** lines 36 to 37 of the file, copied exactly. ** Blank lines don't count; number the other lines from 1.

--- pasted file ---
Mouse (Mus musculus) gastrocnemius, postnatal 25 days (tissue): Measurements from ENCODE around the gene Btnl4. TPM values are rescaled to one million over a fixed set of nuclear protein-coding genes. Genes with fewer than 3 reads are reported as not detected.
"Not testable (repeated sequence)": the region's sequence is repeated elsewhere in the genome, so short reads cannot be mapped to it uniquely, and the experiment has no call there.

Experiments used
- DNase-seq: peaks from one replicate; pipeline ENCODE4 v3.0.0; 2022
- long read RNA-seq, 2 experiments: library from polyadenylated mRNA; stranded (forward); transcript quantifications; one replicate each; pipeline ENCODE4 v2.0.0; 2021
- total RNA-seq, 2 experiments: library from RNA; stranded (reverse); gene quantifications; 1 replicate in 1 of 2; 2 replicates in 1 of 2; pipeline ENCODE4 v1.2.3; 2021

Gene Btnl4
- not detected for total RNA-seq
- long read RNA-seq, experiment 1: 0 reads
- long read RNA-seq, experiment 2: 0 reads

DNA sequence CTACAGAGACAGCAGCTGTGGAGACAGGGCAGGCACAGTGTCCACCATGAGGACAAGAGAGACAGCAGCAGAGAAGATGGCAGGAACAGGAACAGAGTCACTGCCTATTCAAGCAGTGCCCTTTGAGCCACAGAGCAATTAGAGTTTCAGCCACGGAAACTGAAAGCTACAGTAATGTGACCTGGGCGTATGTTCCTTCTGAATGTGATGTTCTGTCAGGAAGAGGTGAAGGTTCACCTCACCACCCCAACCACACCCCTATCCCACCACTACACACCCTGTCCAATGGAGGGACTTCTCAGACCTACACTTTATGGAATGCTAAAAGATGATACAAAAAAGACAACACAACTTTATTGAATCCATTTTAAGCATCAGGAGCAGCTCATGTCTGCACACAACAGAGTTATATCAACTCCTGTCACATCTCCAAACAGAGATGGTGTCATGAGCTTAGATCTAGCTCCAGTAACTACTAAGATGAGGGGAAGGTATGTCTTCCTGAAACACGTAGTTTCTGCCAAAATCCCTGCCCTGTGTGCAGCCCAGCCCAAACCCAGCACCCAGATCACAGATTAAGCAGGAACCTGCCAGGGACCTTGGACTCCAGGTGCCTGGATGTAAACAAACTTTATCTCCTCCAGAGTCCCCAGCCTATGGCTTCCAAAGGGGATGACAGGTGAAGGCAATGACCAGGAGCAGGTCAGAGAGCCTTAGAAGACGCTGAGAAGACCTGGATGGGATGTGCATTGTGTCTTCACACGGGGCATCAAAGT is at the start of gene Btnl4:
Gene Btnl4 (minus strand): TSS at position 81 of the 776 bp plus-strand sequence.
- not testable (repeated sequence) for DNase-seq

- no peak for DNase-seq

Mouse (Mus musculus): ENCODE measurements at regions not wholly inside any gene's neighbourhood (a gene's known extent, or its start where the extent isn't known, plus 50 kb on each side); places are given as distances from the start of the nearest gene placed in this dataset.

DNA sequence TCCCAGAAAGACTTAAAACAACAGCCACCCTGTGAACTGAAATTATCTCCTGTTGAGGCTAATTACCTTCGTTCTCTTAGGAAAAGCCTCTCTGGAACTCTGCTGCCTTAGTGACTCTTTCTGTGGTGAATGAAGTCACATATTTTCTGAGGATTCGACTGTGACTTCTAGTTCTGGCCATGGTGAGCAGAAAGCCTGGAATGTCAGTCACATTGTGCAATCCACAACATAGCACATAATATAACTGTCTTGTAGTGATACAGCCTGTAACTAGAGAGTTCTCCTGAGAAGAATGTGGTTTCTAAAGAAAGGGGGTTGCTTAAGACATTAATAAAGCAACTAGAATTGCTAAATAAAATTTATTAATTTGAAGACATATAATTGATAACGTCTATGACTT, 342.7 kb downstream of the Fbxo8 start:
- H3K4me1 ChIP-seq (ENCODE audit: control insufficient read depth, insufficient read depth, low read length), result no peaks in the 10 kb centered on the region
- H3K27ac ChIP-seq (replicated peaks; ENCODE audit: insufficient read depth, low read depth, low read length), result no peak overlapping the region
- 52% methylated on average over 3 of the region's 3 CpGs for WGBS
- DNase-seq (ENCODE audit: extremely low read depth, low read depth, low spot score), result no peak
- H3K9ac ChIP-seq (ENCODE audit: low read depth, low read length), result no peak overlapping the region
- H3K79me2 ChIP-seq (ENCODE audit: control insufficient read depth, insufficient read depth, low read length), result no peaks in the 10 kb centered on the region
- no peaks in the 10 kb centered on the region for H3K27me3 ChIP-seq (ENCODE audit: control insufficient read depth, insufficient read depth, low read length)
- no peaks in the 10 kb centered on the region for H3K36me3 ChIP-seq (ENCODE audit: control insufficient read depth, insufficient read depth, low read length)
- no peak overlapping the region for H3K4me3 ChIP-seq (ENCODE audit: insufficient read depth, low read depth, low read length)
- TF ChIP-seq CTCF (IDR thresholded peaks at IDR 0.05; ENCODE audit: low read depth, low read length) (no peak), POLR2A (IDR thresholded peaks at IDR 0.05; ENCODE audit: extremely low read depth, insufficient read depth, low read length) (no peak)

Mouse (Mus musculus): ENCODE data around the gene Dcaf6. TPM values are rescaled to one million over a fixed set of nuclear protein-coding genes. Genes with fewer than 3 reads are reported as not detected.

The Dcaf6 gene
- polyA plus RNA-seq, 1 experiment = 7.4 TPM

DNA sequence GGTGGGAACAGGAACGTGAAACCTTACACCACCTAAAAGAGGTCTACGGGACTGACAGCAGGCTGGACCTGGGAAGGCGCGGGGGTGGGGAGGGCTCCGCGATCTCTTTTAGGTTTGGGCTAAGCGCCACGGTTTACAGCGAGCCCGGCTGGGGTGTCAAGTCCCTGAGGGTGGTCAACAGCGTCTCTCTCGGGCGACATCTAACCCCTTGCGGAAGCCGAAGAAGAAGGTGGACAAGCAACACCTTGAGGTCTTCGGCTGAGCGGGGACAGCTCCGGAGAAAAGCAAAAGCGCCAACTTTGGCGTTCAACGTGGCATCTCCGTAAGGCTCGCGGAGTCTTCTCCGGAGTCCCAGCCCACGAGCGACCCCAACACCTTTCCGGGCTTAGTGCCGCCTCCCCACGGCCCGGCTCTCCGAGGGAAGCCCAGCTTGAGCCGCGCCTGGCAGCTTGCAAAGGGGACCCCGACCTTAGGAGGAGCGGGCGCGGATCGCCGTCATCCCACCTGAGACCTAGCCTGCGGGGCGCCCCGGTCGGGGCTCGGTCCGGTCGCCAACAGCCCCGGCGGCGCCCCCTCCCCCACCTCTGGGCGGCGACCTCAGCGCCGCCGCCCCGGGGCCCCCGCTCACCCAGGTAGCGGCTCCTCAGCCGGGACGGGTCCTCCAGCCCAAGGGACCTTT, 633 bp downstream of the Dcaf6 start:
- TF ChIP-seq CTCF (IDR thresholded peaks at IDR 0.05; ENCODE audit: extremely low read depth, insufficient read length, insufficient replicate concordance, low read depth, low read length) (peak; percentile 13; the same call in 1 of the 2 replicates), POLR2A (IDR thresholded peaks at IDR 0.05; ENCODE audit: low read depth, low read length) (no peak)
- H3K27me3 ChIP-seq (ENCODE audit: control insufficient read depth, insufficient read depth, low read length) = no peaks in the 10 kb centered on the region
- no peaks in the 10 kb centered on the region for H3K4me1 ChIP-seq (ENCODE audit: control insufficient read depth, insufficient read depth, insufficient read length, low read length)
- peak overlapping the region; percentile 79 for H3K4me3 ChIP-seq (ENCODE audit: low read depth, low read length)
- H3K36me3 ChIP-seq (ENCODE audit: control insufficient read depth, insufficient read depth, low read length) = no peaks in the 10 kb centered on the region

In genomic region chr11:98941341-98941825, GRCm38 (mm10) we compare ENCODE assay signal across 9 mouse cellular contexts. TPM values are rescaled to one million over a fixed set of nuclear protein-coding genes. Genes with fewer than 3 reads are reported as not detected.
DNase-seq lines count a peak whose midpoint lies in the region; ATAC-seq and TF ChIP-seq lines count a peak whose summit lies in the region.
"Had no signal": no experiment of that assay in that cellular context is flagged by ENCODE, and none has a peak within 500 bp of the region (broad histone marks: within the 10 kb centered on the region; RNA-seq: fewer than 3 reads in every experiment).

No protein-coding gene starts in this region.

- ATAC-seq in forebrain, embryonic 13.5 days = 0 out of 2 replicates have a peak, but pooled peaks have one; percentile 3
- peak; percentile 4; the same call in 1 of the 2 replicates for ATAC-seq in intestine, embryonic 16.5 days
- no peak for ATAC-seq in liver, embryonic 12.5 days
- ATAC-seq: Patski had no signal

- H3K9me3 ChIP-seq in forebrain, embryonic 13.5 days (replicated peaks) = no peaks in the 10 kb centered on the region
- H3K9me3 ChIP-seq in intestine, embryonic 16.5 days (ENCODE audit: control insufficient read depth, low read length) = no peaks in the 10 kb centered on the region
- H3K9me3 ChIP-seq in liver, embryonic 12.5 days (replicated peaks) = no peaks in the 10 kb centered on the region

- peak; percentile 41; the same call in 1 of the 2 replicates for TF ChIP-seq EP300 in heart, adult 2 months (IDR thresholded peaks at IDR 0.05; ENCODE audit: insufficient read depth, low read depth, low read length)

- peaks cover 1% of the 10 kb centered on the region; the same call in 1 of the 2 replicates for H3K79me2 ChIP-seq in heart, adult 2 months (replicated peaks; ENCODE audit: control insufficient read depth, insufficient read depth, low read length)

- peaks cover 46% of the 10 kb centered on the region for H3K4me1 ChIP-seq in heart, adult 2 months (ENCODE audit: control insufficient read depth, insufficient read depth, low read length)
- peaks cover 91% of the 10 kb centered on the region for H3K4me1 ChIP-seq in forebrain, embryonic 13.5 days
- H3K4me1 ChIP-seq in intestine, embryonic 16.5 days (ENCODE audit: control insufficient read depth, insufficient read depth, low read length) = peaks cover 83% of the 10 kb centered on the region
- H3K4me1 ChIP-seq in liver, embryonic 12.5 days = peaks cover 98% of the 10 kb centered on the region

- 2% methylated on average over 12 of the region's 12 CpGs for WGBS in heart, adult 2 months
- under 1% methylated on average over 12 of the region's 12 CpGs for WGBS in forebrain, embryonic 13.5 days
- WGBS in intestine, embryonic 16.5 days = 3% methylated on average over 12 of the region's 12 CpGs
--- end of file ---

In genomic region chr11:98941341-98941825, GRCm38 (mm10) we compare ENCODE assay signal across 9 mouse cellular contexts. TPM values are rescaled to one million over a fixed set of nuclear protein-coding genes. Genes with fewer than 3 reads are reported as not detected.
DNase-seq lines count a peak whose midpoint lies in the region; ATAC-seq and TF ChIP-seq lines count a peak whose summit lies in the region.